The issue of tax compliance in Germany needs to be addressed from the perspective of both the end client and the agency. This is of paramount importance as ultimately the relationship between the client and the agency will depend on all aspects of the placement going smoothly. In Germany there are two compliant employment structures for contract workers.
- Labour lent out in Germany must be lent out by a company that possesses an AUG licence. To lend out without the Licence can incur serious penalties including fines and possible imprisonment
- Lending out through an AUG licence creates a civil agreement and as such does not create any employment relationship for the end Client
- If labour is lent out without a licence an employment relationship is created
- Previously AUG could only be used for limited duration but now time limit abolished
- Under AUG terms the AUG licence holder is the party that must bill the Client.
- The Contractor is liable for German tax and Social Security contributions (also provision will have to be made to cover the Employers Social security contributions out of the generated income if the cost is not covered by the client/agency)
- Retention rates vary between around 44% for a single person with no allowable expenses up to approximately 62% for a married person depending on claimable allowances and whether “married person’s” tax is being applied
- In addition a reserve for holiday and sick pay may have to be made reducing the monthly retention further (although paid back when holidays taken or sick days incurred). This can further affect contractor cash flow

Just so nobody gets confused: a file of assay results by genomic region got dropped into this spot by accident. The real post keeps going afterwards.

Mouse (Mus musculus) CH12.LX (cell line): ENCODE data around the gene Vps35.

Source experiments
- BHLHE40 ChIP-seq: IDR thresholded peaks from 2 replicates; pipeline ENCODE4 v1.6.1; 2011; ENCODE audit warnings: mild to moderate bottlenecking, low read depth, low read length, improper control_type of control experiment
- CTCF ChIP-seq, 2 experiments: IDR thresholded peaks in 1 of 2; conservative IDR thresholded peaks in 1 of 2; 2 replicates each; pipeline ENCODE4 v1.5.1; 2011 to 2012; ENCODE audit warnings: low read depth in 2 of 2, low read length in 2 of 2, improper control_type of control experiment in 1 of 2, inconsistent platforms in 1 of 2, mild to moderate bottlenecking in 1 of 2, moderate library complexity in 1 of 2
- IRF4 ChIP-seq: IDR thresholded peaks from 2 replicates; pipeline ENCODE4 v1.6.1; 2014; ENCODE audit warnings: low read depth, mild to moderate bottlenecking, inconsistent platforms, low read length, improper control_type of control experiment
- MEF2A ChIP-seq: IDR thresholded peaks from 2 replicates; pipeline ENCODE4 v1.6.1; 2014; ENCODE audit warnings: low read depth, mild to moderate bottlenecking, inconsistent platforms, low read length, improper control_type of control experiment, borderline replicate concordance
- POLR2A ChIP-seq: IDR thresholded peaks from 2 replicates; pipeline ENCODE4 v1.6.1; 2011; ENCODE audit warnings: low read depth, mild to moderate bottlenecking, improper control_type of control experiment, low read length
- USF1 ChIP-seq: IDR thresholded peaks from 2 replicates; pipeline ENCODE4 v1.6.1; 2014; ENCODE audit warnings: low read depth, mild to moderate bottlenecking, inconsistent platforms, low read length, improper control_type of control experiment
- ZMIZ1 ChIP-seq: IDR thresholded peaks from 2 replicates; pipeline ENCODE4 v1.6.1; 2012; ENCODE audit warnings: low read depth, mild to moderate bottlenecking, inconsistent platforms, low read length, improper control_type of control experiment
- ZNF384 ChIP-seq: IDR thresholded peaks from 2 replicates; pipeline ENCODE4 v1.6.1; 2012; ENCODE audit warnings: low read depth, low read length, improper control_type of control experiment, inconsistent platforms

- Registered as either a business person (Gewerbetreibender) or liberal profession (Freie Berufe). (as a business person, liability for trade tax (Gewerbesteuer) is incurred on top of the income tax).
- Tax liability is from commencement of contract
- Security registration for self-employed is not compulsory
- Self-employed should take out private health care as no state cover is available
- No PAYE taxation
- Higher retentions – From around 69% to 76% depending on expenses claimed and personal tax situation (single/married). The higher the monthly income the lower the retention as a higher proportion of income will fall into the top tax bracket.
- Could potentially be seen as disguised employment. This is more likely to occur the less skilled the individual is and the longer the individual supplies his services to one client at one site.
- Disguised employment may lead to the client being liable for social security contributions also the contractor might then push the client for an employment relationship. In our opinion this is more likely to occur with nationals rather than expatriates and also when market rates are in decline.
Personal Service Company (i.e. a UK Limited Company)
- An employee of a Personal Service Company (e.g. a UK or German Limited Company) requires a Licence to lend himself out unless the contract has been arranged directly between the PSC and the end Client (This is not then the case if an Agency or a Management Company is in the chain)